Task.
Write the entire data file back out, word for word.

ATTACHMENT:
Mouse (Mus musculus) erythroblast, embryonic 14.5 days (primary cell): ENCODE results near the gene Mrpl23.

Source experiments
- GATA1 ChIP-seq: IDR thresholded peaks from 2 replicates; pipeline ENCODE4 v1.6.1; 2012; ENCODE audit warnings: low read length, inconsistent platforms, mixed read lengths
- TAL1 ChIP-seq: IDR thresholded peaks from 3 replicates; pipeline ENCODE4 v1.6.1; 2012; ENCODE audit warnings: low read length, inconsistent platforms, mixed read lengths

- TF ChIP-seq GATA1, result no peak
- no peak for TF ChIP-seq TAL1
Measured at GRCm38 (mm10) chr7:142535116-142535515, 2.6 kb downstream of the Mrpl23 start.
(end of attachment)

Mouse (Mus musculus) erythroblast, embryonic 14.5 days (primary cell): ENCODE results near the gene Mrpl23.

Source experiments
- GATA1 ChIP-seq: IDR thresholded peaks from 2 replicates; pipeline ENCODE4 v1.6.1; 2012; ENCODE audit warnings: low read length, inconsistent platforms, mixed read lengths
- TAL1 ChIP-seq: IDR thresholded peaks from 3 replicates; pipeline ENCODE4 v1.6.1; 2012; ENCODE audit warnings: low read length, inconsistent platforms, mixed read lengths

- TF ChIP-seq GATA1, result no peak
- no peak for TF ChIP-seq TAL1
Measured at GRCm38 (mm10) chr7:142535116-142535515, 2.6 kb downstream of the Mrpl23 start.